Well, as I said, I had already caught the top tassels. I used a blanket stitch to do this, folding the tasel down so it sat invisibly behind the knots.
View from the front of sewed down tassels
View from the back of sewed down tassels

I left the bottom tassels hanging free.

Next, I went to the backing fabric. I had already overlocked the the edges, although this step is slightly unnecessary, as all the edges will eventually be turned to the inside.

To hang the kilim, a rod pocket is required. to do this, I firstly folded the sides in, so that they sat 1 cm narrower on each side than the kilim. The rod pocket was going to be about 5cm deep, so I sewed the side flaps down 10cm. This means that when the rod gets threaded into the pocket, it won't catch on the folded in sides. I used a small whip stitch to secure the sides. This gave me a row of tiny parallel stitches on the right side, and a row of tiny parallel angled stitches on the wrong side.

Small stitches visible on the right side of the fabric
Small whip stitches on the wrong side of the fabric

Next, I folded the rod pocket down and pinned it in place. I used a back stitch to secure this seam, with a small stitch on the right side and a longer stitch on the wrong side. To give this seam additional strength, I sewed a second seam about 8mm above the first. I should note here that I am fairly bad at sewing straight seams, so both seams were a little wonky.

Double row of stitching on the right and wrong sides of the fabric

Next, I had to secure the rod pocket to the kilim. I firstly folded the rod pocket so that the top crease sat flush with the seam. This meant that when folded down, the rod pocket would be invisible behind the kilim when it was hanging. I then pinned the rod pocket to the kilim. The top of my folded seam was flush with the top of the kilim, and the backing fabric was folded back. This allowed me to work on the back of the rod pocket, and the kilim.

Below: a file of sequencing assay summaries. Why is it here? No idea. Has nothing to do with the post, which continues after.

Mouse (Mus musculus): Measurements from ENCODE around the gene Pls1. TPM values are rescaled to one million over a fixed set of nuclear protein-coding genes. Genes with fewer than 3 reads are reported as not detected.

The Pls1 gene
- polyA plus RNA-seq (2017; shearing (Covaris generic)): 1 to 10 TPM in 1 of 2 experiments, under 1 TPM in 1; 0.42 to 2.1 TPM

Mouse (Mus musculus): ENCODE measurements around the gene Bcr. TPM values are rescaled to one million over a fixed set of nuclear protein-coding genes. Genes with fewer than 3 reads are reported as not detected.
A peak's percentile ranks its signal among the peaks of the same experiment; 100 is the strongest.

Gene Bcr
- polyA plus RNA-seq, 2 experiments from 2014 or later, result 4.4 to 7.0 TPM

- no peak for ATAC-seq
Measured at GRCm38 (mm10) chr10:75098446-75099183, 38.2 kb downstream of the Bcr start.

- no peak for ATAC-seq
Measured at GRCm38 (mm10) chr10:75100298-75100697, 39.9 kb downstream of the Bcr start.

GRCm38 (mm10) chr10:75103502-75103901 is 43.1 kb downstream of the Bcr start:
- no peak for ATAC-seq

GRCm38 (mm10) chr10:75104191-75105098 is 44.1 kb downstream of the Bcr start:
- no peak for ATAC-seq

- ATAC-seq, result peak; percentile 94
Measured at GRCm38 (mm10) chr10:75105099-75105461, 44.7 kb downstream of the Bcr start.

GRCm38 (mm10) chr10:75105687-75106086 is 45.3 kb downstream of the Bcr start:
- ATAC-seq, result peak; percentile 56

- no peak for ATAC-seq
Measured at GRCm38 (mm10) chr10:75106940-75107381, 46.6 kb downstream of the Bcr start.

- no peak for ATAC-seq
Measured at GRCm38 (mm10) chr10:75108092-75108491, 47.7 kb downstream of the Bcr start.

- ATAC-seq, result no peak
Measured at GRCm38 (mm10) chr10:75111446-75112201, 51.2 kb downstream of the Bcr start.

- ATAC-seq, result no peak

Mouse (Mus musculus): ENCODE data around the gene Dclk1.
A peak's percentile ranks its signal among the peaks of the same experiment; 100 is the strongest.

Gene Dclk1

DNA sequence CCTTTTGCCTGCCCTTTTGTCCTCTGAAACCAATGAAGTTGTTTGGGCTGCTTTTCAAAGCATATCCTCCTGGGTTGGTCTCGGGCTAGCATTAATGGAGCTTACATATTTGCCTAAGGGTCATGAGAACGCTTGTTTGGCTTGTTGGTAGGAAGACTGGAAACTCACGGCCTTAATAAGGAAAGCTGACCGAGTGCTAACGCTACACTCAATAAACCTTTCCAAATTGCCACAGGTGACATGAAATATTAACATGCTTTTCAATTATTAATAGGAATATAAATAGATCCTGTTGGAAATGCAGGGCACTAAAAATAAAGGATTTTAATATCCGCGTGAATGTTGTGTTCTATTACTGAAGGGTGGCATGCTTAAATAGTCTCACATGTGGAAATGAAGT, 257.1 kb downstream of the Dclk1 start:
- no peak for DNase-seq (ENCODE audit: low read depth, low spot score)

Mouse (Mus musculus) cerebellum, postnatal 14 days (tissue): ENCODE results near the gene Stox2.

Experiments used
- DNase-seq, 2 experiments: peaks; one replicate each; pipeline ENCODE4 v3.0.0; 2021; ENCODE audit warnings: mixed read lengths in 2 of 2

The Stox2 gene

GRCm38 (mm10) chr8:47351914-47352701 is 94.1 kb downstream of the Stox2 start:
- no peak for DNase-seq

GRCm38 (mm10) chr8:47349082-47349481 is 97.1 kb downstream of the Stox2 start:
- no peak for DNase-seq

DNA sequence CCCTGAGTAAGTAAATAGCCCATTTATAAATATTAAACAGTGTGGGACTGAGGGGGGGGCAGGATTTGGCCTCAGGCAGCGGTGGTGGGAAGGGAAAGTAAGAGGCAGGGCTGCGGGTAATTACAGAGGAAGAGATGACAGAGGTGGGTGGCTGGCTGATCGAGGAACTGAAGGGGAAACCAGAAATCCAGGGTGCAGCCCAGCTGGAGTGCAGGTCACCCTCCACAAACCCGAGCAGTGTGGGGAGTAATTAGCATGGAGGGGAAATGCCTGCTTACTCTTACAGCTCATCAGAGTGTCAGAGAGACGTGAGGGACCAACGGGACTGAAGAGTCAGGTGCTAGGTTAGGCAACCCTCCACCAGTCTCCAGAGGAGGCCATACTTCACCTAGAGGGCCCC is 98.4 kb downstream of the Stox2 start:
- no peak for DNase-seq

I again used a whip stitch, this time slightly longer. Ensuring I didn't go through to the front of the kilim, I would catch one thread of the kilim, then  go through the rod pocket.

Ladder stitch to secure the rod pocket to the kilim
Ladder stitch to secure the rod pocket to the kilim,
The rod pocket secured, I flipped the fabric back onto the kilim, and folded the edges in, so that the backing fabric sat about 1cm from the edge of the kilim on the sides, and flush with the end of the thick wool threads at the bottom.

Pin the backing fabric to the kilim, leaving a border so the backing is not visible from the front.
I sewed the sides and bottom in place using a combination of ladder stitch on the sides, and whip stitch on the base.

And now, my parents have a backed, hangable kilim. Once it is hung, I will post a photo of it.

Friday, September 3, 2010

My Goal - to complete every unfinished project in my sewing bag

With the start of our sewing group, I have set myself a new goal:

To finish all those projects that I'm part way through.

I'm hopeless at finishing things. I have skirts with no waist bands, or things that are unhemmed, or things I always meant to alter, and just never got around to. 

For most of the last year, I've used the excuse that I was working on my thesis, and couldn't possibly take the few hours needed to finish the projects in my sewing bag. But, now that I have graduated, I no longer have that excuse.

My aim is to complete one project every week (lets see how I go!).

 I shall call it:

The Sewing Basket Challenge!

Project One: Backing my parent's Kilim.